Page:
14.2% of respondents reported experiencing at least one incident of nonconsensual sexual contact since entering Stanford, according to results from a campus climate survey on sexual violence released Tuesday.
A Title IX investigation of potential violations of sexual harassment, consensual sexual and romantic relationships and/or code of conduct policies was initiated into Marty Stepp’s conduct in May. He resigned last week, with the investigation still underway.
Stanford Medical Center professor Jose Montoya, who was fired after a University investigation found that he had violated University code of conduct related to sexual harassment, misconduct and assault, said he “sincerely apologize[s]” to anyone who he “offended.”
I am writing to register my disgust that the University and its Economics Department have determined that a registered sex offender is an appropriate visiting scholar (“Econ visiting scholar, a registered sex offender, permitted to complete term as scheduled,” from The Daily on May 29). I write you in a state of distress. Since seeing…
Four weeks after its launch, only 52 percent of Stanford students have responded to the Association of American Universities (AAU) survey. The campus climate survey, which aims to assess the prevalence of sexual misconduct and assault on Stanford’s campus, was introduced after several years of debate surrounding the previous Stanford-specific survey that was conducted in 2015. Students have until May 10 to complete the survey, and all respondents receive a $20 Amazon gift card.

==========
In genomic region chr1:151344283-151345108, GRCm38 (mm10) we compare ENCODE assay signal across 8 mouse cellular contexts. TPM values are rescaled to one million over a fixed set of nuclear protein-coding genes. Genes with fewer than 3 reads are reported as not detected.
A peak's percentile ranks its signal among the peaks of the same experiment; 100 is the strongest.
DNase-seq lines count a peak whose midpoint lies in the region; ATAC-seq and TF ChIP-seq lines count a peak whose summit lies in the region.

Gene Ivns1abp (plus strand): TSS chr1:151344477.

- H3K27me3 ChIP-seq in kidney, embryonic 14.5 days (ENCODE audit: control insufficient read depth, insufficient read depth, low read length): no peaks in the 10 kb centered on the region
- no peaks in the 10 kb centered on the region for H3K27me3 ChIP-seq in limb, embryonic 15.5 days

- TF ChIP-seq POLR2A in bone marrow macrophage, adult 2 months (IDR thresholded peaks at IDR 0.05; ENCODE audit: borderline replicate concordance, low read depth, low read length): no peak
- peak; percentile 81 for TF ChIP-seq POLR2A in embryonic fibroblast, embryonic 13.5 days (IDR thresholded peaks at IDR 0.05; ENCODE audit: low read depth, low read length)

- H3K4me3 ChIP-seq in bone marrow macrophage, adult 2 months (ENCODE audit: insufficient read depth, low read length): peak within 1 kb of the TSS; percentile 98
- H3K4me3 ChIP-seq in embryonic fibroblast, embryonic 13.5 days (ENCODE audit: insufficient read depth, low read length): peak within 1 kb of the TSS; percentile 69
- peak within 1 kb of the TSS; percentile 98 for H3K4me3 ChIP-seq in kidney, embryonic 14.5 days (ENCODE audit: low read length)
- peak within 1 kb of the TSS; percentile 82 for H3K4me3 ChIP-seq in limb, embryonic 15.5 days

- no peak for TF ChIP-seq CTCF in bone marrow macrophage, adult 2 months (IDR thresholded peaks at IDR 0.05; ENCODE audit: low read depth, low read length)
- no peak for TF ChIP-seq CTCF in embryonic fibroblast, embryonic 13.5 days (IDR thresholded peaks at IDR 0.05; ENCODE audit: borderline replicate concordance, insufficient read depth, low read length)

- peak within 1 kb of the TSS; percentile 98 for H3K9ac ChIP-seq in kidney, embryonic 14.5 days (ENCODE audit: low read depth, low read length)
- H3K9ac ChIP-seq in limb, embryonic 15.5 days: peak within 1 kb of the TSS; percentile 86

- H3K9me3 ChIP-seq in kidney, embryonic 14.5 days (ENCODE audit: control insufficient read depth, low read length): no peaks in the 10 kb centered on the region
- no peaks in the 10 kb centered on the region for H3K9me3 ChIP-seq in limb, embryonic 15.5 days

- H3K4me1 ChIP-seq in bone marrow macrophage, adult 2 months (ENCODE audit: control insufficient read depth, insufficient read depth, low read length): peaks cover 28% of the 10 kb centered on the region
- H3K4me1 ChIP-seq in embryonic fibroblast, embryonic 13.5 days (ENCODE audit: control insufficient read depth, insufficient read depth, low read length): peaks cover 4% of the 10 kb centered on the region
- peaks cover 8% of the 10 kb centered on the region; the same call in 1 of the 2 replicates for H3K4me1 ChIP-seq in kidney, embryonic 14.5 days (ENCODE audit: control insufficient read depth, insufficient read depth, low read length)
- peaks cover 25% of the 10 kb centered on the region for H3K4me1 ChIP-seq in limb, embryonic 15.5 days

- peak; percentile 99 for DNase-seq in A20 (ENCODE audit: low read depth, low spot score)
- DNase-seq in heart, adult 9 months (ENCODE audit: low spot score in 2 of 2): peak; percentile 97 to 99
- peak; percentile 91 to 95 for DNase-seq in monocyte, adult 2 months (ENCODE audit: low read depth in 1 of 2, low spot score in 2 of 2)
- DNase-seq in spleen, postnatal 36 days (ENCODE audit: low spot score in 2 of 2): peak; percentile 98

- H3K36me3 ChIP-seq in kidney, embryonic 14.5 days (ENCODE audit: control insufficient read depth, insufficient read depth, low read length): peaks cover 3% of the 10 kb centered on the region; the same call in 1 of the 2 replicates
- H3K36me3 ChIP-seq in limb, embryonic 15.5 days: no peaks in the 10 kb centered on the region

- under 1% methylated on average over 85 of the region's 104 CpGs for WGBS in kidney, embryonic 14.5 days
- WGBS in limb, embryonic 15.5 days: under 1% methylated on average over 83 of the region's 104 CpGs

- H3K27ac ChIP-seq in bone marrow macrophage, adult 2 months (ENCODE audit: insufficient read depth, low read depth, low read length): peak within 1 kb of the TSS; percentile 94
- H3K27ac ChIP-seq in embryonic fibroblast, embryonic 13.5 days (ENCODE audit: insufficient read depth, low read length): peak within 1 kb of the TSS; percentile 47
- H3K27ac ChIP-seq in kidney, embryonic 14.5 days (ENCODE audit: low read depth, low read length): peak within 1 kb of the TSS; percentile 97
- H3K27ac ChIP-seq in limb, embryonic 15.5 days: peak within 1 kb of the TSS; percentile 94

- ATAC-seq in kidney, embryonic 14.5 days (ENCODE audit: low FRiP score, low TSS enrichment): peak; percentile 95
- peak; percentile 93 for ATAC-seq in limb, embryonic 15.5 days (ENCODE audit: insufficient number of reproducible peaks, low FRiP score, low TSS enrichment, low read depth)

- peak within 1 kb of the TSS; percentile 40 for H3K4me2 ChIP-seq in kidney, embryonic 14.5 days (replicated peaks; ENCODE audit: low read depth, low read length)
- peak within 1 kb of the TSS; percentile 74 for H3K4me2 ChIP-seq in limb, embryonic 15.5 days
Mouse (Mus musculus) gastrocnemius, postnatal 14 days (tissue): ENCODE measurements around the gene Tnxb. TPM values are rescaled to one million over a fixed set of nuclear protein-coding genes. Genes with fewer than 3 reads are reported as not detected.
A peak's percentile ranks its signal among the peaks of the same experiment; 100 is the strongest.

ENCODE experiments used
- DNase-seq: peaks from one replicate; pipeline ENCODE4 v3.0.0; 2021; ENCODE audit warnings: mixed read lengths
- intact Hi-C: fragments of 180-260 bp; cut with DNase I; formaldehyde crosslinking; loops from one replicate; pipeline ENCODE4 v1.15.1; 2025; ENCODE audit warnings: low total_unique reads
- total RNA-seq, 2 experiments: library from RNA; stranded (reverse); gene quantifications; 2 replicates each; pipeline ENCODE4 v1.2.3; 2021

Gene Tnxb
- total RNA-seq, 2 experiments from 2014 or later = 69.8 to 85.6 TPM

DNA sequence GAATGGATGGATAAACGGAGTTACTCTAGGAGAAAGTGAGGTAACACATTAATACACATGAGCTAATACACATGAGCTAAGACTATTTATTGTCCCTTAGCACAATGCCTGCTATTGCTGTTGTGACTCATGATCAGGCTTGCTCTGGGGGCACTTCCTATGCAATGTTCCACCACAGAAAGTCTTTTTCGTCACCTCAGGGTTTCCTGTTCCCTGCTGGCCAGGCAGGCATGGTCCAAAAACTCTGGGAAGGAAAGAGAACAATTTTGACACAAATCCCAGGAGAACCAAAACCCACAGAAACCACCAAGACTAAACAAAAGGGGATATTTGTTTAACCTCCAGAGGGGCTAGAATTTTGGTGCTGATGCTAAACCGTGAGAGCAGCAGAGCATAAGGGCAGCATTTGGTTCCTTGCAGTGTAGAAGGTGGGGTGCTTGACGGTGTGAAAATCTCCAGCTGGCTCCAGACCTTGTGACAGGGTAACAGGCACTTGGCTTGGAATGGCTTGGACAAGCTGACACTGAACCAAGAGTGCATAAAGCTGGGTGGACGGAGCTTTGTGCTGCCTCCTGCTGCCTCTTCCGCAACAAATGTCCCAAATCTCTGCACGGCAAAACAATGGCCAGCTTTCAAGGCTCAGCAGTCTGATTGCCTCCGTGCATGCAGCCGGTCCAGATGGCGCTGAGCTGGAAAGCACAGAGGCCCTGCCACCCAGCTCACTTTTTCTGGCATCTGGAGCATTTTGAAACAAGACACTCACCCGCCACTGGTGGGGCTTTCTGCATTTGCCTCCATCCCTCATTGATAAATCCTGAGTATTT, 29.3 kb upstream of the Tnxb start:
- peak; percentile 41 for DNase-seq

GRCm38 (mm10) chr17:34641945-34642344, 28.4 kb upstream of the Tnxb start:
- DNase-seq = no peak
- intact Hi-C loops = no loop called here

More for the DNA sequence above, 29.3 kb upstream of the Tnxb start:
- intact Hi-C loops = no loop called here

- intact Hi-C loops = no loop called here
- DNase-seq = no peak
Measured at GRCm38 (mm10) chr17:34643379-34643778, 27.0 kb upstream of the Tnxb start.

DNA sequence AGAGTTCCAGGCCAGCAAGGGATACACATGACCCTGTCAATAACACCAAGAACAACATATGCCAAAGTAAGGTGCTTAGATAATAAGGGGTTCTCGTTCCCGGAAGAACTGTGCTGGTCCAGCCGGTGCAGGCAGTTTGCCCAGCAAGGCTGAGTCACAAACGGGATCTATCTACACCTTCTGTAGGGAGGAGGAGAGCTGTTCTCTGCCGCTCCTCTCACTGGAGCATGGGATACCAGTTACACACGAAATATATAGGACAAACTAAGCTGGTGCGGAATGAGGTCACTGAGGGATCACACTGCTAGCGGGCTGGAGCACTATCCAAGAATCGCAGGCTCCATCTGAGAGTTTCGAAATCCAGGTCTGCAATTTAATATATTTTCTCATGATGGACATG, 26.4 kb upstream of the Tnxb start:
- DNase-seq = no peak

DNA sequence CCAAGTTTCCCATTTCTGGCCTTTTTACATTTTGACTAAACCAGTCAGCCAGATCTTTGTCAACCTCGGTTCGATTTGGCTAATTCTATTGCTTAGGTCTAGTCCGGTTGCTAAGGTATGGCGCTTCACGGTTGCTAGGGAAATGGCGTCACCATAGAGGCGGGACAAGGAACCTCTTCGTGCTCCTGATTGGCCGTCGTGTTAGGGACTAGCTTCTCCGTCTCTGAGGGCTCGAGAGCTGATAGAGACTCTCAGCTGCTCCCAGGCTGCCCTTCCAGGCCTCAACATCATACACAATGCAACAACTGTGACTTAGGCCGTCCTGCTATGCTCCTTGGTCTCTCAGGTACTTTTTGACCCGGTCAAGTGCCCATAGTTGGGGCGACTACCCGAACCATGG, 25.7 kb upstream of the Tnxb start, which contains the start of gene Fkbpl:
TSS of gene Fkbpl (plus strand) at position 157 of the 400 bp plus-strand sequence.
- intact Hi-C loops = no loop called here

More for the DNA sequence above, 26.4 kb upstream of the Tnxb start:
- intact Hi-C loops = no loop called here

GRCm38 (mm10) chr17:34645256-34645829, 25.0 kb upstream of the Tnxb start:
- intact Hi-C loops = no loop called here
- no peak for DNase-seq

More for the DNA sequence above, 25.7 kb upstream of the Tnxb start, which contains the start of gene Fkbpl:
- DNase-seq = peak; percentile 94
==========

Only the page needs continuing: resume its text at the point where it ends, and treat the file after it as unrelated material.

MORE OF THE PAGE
If Democrats responded as Republicans did when members of their own party were accused of sexual assault, they would look worse than Republicans. Democrats would be hypocrites, exactly because it’s been Democrats who have largely championed the movement to support victims of sexual assault.
Around a dozen individuals, many from the Stanford Solidarity Network, held signs and spoke with attendees of a reception hosted by the Vice Provost for Graduate Education Patricia Gumport on the third floor of the Jen-Hsun Huang Engineering Center.
In a recent article, The Stanford Review implied that activists misled the community in campaigning for Phi Kappa Psi to cancel an event with Palantir co-founder Joe Lonsdale ’03. This couldn’t be further from the truth.